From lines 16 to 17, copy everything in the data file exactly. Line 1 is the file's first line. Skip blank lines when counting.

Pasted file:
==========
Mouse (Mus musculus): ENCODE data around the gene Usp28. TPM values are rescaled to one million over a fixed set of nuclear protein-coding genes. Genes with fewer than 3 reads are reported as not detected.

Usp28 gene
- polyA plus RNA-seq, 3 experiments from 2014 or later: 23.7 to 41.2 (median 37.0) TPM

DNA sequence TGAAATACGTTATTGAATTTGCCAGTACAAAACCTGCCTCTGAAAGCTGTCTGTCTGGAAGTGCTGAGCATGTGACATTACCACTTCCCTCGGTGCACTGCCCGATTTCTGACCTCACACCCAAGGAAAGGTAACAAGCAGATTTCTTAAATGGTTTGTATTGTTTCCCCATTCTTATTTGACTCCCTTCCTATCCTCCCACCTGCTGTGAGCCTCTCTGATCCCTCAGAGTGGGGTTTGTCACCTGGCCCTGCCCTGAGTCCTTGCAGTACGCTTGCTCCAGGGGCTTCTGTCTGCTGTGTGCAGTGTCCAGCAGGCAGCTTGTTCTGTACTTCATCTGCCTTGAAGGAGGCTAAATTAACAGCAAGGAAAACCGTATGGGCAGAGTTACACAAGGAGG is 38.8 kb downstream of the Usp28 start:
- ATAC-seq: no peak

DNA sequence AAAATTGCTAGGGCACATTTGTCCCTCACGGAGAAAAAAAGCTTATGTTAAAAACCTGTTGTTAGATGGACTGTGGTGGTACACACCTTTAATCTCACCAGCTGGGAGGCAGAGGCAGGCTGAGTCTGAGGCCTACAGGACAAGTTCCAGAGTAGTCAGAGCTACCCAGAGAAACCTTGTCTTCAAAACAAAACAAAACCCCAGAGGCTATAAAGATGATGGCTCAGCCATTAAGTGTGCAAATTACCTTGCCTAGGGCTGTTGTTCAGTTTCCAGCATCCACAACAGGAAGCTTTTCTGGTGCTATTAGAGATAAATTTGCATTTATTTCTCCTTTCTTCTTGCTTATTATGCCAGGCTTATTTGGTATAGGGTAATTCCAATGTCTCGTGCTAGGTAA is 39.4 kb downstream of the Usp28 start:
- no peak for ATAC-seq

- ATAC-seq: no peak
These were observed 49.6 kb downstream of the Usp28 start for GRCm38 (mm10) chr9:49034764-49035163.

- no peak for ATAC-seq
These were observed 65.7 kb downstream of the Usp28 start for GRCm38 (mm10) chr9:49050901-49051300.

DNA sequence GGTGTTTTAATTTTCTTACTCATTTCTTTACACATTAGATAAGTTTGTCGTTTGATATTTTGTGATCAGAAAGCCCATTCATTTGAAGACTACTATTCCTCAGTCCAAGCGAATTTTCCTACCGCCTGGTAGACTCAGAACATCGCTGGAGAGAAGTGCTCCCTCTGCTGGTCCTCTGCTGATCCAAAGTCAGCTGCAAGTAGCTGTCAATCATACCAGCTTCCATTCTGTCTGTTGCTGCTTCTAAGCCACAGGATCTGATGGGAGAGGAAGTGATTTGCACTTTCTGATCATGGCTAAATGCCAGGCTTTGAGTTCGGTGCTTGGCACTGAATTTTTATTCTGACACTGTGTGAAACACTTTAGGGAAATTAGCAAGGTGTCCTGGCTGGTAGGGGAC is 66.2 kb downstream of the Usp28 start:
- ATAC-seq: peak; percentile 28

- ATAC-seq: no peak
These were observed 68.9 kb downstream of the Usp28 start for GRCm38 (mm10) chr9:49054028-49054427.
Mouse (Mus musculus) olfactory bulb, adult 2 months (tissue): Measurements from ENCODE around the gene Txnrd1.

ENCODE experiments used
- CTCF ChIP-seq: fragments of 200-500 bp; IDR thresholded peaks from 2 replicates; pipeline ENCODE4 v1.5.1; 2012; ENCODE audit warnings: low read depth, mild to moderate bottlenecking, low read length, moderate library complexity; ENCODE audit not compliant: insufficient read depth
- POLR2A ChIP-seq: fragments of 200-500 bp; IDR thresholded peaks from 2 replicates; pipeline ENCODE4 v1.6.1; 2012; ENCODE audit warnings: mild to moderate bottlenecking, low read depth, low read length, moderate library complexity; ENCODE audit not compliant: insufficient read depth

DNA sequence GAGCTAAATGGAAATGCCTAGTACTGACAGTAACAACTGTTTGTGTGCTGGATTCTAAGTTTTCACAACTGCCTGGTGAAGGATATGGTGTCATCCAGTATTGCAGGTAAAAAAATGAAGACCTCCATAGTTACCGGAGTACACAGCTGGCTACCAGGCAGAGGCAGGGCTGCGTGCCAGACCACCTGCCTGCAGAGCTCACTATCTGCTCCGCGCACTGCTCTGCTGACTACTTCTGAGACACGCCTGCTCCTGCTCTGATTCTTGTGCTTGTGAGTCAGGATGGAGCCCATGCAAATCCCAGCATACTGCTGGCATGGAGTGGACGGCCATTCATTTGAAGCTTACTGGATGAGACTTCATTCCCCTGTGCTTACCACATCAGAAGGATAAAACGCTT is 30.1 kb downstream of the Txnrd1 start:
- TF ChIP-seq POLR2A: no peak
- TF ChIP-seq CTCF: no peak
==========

Mouse (Mus musculus) olfactory bulb, adult 2 months (tissue): Measurements from ENCODE around the gene Txnrd1.

ENCODE experiments used